In the last decade, hypertension cases have increased by many folds, thanks to changing lifestyle. Many in their 30s and 40s have blood pressure issues now.
The stress brought on by the the lockdown can trigger these issues as well. World Hypertension Day is on May 17. Medical experts say watching one’s diet and making conscious lifestyle changes is the way ahead.
Dr Rajpal Singh, director-interventional cardiology, Fortis Hospitals says that almost 40 percent of the city’s population has hypertension.
Hypertension was rare among people in their 20s and 30s in the past, with it accounting for a maximum of 5 per cent of total cases then. “Almost 3 out of 10 people in younger age groups (below 30 years) have hypertension now. Most cases are asymptomatic and are detected during a health checkup or when one is opting for insurance,” he says.
Bad lifestyle choices and habits and stress can increase the risk of hypertension, he adds.
“With the lockdown, the amount of time spent on exercise has reduced. The number of hours spent in front of the TV or on Netflix has increased. Smoking habits have hiked smoking. Anxiety of losing jobs and salary cuts, which leads to comfort eating, all adds to the risk,” he says.
Dr Rajpal receives 2 to 3 calls per day during the lockdown from hypertensive patients. “Most of us are not used to being restricted to an area, especially the younger and middle-aged people who are in the process of building their careers and planning their lives,” he says.
Can these issues have lasting effects? He says, “While no studies suggest a lasting effect, positive lifestyle changes and consuming prescribed medicines regularly should help get one back on track.”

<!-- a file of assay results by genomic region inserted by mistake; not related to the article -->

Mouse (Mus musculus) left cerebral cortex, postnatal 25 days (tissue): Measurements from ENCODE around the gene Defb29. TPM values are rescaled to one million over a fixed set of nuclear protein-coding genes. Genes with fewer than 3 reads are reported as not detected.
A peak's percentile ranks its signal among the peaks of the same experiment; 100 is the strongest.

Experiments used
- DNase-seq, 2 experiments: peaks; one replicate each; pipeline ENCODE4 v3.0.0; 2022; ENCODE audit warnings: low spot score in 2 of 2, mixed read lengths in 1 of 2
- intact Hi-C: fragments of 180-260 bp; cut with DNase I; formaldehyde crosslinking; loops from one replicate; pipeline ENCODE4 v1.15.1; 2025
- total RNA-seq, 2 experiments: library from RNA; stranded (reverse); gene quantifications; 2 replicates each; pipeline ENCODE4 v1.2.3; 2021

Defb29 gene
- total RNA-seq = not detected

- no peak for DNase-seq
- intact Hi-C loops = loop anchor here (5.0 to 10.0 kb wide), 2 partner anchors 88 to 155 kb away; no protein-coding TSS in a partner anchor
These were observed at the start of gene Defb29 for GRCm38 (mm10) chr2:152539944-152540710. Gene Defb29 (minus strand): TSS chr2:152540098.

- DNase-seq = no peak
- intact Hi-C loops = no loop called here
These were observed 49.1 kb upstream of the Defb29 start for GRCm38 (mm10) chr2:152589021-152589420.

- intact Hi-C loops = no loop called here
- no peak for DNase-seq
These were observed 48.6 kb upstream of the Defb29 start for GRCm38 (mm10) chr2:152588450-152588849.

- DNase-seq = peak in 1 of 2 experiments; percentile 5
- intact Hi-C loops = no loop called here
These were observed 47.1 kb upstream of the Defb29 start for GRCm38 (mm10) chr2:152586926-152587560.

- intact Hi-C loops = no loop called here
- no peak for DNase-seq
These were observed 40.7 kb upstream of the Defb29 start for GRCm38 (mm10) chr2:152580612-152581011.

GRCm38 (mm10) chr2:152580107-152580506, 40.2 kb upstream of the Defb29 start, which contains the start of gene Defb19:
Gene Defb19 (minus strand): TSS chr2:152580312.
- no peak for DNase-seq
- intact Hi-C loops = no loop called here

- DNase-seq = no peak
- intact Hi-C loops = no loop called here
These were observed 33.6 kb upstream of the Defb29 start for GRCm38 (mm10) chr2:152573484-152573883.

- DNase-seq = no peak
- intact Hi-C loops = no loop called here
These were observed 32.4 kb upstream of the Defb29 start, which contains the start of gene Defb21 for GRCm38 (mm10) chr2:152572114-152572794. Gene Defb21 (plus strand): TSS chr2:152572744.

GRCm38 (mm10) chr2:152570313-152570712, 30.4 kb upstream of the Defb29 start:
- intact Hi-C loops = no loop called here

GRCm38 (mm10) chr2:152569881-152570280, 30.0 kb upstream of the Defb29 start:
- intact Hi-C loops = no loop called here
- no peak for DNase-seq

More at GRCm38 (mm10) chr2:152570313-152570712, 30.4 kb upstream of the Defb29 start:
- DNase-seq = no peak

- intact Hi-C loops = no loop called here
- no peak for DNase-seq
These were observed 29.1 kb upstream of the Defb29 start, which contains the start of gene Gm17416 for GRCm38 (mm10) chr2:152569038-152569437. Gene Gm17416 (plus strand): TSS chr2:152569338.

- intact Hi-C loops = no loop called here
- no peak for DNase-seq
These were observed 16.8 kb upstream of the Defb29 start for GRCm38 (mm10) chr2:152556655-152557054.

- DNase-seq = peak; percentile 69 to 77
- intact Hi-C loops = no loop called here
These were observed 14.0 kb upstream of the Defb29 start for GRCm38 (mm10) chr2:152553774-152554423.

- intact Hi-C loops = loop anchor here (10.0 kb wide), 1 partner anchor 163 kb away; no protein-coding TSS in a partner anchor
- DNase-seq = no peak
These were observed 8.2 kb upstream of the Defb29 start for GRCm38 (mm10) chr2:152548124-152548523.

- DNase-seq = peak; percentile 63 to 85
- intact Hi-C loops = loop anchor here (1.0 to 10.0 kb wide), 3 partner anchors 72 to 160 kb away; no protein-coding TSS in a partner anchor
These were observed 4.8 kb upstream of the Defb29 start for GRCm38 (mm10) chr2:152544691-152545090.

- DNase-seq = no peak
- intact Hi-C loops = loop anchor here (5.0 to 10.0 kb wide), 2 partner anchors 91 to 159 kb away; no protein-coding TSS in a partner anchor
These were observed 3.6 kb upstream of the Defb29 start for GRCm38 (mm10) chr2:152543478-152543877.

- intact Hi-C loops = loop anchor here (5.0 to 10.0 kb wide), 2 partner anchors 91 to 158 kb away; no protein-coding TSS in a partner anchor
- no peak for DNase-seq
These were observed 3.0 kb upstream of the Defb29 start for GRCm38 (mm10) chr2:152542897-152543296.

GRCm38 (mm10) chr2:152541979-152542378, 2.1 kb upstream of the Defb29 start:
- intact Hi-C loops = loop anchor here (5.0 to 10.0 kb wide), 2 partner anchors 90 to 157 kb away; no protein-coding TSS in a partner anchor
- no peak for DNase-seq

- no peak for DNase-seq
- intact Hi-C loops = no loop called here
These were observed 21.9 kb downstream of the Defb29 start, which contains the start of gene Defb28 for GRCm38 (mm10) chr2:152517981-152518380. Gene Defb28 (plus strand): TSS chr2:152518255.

Genetic factors and other associated factors like diabetes could also lead to hypertension.
Dr S Guruprasad, consultant, interventional cardiologist, BGS Gleneagles Global Hospital, says that around 50 percent of hypertension cases could be rooted to unhealthy lifestyle and lack of exercise, smoking and stress.
“Smoking affects all functions of the body. Nicotine can have effects at the cellular level. There is a lining of blood vessels called endothelium, which naturally produces some muscle relaxants, and nicotine affects the production of these blood vessel relaxants,” he says.
Roshni Prakash K, a dietician and wellness coach, says that there are some rules for people with hypertension — less or no salt, no smoking, regular exercise and staying consciously away from anxiety-causing situations.
She details, “Switch from oily and salty snacks to fruit and vegetable choices, salads, nuts immediately. Move as much as you can. Make the conscious decision to walk when on a phone call or take the steps. Drink three to four litres of water daily to stay hydrated and healthy, and avoid consumption of alcohol and caffeine.”